After a tumultuous day that saw oil futures falling into negative territory, President Donald Trump suggested the U.S. could either purchase roughly 75 million barrels of oil to add to the country’s Strategic Petroleum Reserve, or rent that spare capacity to oil companies squeezed for storage space due to the glut in the market.
“This is a great time to buy oil. We’d get it for the right price,” Trump said at a coronavirus task force news briefing on Monday night. “Nobody’s ever heard of negative oil before.”
Lawmakers have discussed providing support to the struggling energy sector, but a plan for the Department of Energy to spend $3 billion purchasing oil for the Strategic Petroleum Reserve was suspended when the money was not included in the stimulus package passed earlier this month.
The price for West Texas Intermediate crude contracted for May delivery plunged Monday to negative $37.63 a barrel for contracts expiring Tuesday.
In an ordinary market, buyers with such a short horizon would typically be businesses such as airlines or refineries taking delivery of oil right away. But as the COVID-19 pandemic has ravaged economies around the world, would-be buyers literally have no place to warehouse oil, which is amassing in storage facilities, on board tankers and in pipelines around the world.
Although the coalition of oil-producing countries referred to colloquially as OPEC+ agreed to shave nearly 10 million barrels a day off their collective output, this cut pales in comparison to the speed with which our collective appetite for oil is evaporating.
In today’s moribund market, global demand for oil has plummeted by 25 to 30 million barrels a day, said Tom Kloza, global head of energy analysis for Oil Price Information Service, an IHS Markit company. “Right now we’re at peak demand destruction.”
Oil is piling up faster than refiners, airlines, shipping companies and drivers can use it, since no one in the world needs it immediately — an unlikely and unprecedented confluence of circumstances that has distorted the market to such extremes that a seller would, in theory, have to pay a buyer to take oil off their hands.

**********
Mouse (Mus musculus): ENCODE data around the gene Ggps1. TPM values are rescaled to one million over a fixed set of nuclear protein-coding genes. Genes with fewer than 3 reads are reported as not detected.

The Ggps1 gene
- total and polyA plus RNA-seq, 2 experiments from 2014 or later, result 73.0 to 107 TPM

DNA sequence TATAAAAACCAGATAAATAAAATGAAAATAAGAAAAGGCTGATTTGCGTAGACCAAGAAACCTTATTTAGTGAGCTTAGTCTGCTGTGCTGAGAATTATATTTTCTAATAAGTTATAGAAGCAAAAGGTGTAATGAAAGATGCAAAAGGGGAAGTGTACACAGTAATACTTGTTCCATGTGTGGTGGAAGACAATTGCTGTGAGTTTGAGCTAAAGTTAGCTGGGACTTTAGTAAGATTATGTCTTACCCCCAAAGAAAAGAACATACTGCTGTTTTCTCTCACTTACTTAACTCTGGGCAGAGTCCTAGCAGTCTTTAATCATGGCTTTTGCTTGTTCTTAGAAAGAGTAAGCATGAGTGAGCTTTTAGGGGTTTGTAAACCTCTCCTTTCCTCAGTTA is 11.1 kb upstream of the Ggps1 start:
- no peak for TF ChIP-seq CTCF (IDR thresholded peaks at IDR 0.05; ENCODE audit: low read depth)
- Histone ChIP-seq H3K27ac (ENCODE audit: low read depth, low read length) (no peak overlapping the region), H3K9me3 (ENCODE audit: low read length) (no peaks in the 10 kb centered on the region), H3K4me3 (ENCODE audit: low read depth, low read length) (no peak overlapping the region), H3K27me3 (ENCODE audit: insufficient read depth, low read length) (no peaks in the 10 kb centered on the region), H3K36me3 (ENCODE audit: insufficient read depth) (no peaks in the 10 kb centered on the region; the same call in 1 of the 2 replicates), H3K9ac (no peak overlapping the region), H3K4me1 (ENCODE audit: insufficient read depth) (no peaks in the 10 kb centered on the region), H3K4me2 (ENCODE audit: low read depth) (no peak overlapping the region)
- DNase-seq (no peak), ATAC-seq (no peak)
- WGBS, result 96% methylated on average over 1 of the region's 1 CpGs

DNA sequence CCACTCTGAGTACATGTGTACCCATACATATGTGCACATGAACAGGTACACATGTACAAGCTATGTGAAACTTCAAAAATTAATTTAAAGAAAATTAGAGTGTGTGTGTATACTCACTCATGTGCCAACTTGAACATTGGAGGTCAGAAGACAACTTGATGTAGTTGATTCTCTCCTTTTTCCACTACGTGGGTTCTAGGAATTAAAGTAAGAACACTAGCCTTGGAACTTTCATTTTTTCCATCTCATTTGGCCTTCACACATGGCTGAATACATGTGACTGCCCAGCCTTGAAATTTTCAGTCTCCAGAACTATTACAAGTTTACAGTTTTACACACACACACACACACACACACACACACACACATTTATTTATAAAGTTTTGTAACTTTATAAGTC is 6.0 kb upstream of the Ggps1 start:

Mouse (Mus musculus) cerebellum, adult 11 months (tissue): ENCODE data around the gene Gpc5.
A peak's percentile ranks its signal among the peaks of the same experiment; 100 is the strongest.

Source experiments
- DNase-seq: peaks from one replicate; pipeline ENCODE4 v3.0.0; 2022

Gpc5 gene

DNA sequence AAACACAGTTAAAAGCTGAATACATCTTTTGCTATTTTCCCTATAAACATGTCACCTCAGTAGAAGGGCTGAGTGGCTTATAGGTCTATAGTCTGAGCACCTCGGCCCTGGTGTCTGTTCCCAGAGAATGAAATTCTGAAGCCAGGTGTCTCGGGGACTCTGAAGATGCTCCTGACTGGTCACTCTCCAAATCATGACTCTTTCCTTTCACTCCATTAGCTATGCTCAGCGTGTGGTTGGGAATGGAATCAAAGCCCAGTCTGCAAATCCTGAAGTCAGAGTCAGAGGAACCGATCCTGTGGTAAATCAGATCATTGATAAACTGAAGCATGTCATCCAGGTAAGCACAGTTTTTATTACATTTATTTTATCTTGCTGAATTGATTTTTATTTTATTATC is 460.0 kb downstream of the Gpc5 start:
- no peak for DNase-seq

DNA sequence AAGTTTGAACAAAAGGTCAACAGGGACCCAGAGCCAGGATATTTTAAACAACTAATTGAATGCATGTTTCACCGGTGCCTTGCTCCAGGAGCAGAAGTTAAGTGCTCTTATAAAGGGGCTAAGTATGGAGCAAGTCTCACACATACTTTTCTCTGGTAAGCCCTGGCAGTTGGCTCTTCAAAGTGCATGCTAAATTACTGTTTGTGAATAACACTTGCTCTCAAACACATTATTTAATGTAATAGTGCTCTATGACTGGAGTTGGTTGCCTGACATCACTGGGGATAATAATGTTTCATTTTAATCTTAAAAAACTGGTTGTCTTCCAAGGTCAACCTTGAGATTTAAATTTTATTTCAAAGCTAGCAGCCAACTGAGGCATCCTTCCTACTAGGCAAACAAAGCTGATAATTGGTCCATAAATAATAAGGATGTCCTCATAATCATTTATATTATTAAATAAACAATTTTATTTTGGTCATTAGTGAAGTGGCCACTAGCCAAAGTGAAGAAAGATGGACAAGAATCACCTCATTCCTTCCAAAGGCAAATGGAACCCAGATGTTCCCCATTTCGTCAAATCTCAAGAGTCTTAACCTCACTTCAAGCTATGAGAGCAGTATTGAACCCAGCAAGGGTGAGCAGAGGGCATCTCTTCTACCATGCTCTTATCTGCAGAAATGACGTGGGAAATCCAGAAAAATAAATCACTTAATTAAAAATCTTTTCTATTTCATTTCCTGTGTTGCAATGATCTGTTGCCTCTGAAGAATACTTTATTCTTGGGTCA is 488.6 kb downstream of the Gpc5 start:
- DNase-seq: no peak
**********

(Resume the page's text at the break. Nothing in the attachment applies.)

In reality, it doesn’t actually happen like this, said Stewart Glickman, energy equity analyst at CFRA Research.
“There’s a difference with what you’re seeing for the front-month contract and what it means in the real world,” he said.
“You have paper transactions for crude which are done by some ETFs,” he said. Contracts roll over from month to month, ordinarily without much fanfare, since prices don’t fluctuate substantially in the short term.
Glickman also suggested that the escalating nature of the day’s losses was due in part to algorithmic trading programs responding to earlier decreases, creating a negative feedback loop.
“The fact that oil prices went negative for the front month is reflective of paper transactions,” Glickman said.
But even though oil companies aren’t literally paying buyers to take their oil, this distortion of the market still presents a sobering real-world picture of supply and demand for oil.
“The June contract for WTI is a better reflection of that, and that contract was down too, to around $20 a barrel,” Glickman said. “You’ve got too much oil that’s still being produced.”
Kloza warned that the historic drop foreshadows future job losses in the already-troubled energy sector, an implication that sent the rest of the market cascading into negative territory on Monday. “Whether you’re talking exploration and production, refining or even retailing, you’re talking about a lot of jobs — and lot of high-paying jobs — that are going to be destroyed,” he said.
At $20, the next month’s short-term contract price for crude oil is barely enough to keep the American energy sector on life support — and refinery closures could exacerbate this downward pressure, Glickman said.
“You’re getting down to the point where a company that agrees to sell its crude for, say, $20 a barrel is really just sort of skimming the bottom. They’re really not making money,” he said.
Kloza predicted that Monday’s upheaval could drive gasoline prices — currently at $1.81 nationally on Monday — close to the 21st century trough, when the national average bottomed out at roughly $1.09 a gallon in December 2001.
“We think demand for gasoline, for example, is as low as it’s been since March 1968,” he said.